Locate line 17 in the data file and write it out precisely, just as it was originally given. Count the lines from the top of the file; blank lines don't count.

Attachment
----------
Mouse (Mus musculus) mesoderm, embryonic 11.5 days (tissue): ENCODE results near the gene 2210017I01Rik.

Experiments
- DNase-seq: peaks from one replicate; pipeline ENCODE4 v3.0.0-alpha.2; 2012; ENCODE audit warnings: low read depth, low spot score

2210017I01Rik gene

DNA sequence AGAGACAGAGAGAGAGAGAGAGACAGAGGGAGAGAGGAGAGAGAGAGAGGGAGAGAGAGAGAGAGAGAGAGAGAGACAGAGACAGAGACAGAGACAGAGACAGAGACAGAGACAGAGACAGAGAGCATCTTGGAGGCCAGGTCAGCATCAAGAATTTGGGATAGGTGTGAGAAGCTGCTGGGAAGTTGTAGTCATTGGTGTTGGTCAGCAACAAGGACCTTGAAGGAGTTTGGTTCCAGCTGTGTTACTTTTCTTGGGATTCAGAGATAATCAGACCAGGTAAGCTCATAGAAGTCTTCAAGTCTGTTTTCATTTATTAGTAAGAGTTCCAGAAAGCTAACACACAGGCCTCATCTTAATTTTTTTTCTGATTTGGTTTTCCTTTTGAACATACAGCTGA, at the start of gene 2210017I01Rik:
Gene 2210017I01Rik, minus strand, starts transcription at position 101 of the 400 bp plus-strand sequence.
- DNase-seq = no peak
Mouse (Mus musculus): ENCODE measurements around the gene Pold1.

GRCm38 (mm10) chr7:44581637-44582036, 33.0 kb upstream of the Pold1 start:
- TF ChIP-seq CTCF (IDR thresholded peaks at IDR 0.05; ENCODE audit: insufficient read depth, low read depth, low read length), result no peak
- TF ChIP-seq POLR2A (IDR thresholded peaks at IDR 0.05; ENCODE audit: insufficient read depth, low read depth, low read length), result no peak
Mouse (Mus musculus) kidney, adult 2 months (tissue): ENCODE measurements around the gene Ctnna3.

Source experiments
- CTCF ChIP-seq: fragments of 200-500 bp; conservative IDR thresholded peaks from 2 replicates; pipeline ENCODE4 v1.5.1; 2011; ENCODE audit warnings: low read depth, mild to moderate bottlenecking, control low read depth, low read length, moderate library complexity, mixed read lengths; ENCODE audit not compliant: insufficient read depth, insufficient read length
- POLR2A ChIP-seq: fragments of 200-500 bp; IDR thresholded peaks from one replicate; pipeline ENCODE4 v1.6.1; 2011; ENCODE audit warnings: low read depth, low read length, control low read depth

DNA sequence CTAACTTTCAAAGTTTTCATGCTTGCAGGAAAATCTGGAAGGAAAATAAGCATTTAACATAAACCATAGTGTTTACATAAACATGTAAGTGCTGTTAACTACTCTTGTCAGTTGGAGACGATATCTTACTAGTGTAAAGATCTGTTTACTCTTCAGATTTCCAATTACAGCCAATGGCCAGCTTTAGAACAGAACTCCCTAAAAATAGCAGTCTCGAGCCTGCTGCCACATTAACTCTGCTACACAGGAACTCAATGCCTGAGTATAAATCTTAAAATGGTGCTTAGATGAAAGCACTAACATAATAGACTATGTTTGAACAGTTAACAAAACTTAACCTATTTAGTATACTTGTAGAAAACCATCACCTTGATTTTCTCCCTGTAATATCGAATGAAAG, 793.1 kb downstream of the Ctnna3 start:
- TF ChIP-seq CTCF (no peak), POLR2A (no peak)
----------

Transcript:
- TF ChIP-seq CTCF (no peak), POLR2A (no peak)